Overall, I am so happy to be living in a homestay during my time in Kenya. Despite the perceived lack of freedom, it is giving me a great introduction to Kenyan culture and customs. I have learned more about values and tribal relations through conversations with Mama than I ever could have through online research. Furthermore, living in the place where I am working, rather than just leaving the slum at the end of the day, has made me feel more connected to the community, which I think will improve my ability to contribute in the workplace. These are some of the reasons why I wanted to participate in this experience – it is not simply a volunteer trip. I am participating in a true cultural immersion program, and I think that I will come out of it with a better understanding for Kibera and the people residing within it.
Many students who seek out research positions will quickly realize the catch-22 of undergraduate research: you need lab experience in order to get lab experience. This can be frustrating to encounter this roadblock, especially when you want to try lab work in order to decide if grad school or a career in academia is for you. However, once you get that first research opportunity, doors will start to open for you. You just need to get through the hard part.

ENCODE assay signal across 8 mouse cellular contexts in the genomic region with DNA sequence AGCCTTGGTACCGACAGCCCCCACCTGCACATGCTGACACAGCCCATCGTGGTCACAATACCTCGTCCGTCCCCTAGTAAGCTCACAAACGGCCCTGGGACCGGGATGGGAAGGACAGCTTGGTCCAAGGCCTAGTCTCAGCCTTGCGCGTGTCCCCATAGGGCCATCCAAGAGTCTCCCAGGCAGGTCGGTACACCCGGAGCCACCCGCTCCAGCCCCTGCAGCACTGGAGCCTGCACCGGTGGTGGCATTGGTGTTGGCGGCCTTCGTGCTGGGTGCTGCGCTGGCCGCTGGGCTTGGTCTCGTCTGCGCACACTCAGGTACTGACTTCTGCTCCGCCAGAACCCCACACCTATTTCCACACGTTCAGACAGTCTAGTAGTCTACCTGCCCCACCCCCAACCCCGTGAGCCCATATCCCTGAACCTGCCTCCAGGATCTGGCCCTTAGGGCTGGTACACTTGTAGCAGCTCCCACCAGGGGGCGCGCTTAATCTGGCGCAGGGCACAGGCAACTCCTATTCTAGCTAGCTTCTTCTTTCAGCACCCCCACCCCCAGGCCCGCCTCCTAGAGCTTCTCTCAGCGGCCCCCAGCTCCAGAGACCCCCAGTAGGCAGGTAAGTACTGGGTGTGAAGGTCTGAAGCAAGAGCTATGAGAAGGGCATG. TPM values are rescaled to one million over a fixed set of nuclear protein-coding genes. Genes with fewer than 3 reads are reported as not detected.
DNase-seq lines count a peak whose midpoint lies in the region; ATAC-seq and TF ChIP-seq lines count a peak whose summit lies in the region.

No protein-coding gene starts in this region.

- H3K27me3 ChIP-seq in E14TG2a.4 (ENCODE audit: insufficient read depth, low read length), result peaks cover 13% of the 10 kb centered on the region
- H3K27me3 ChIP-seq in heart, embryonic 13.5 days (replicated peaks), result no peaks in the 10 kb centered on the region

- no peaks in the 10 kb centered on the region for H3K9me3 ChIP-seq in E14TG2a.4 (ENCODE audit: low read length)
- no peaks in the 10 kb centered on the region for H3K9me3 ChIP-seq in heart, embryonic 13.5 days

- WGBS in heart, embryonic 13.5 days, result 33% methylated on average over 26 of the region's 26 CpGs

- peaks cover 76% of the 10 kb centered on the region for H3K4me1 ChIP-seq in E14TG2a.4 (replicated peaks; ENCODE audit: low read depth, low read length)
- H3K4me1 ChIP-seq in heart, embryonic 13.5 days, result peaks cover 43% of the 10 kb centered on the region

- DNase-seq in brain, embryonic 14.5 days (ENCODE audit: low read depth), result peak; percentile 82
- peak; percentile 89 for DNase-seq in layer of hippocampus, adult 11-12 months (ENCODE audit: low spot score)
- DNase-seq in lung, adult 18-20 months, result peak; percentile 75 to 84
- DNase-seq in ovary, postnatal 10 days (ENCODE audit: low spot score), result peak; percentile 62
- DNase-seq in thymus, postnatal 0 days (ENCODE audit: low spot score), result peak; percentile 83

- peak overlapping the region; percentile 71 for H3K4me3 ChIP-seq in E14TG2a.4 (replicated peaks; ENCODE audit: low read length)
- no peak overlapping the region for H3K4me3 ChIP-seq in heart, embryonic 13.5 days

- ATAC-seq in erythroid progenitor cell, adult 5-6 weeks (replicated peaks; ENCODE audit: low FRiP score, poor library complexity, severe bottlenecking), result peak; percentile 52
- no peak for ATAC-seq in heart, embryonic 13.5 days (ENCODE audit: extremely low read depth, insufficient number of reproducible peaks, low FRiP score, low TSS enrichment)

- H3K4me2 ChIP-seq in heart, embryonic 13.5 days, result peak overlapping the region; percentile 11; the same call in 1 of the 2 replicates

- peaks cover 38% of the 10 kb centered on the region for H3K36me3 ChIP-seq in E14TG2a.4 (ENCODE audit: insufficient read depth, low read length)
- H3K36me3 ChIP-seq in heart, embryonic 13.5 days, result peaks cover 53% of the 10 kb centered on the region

I’ve been involved quite a bit with research over my years at UBC. Last week, I started my first co-op term at the UBC Life Sciences Institute. My project over the next eight months is going to involve characterizing genes newly implicated in pancreatic beta cell development (although for the past week, as expected, I’ve mainly been doing reading on pancreas organogenesis). This is my third research position so far in my undergrad – the summer after first year I had a summer studentship in a stem cell research lab at the University of Toronto, and last summer I had a part-time UBC Work Learn position at the Child and Family Research Institute (CFRI). All of them have been excellent learning experiences and I’m incredibly grateful to have had the opportunity to get some research experience throughout my degree!
Below are a few ways to get research positions at UBC. Keep in mind I am by no means an expert on UBC research, and there are definitely more opportunities available out there. Also, this post is mainly geared towards undergraduate life sciences students – research opportunities in other disciplines may vary.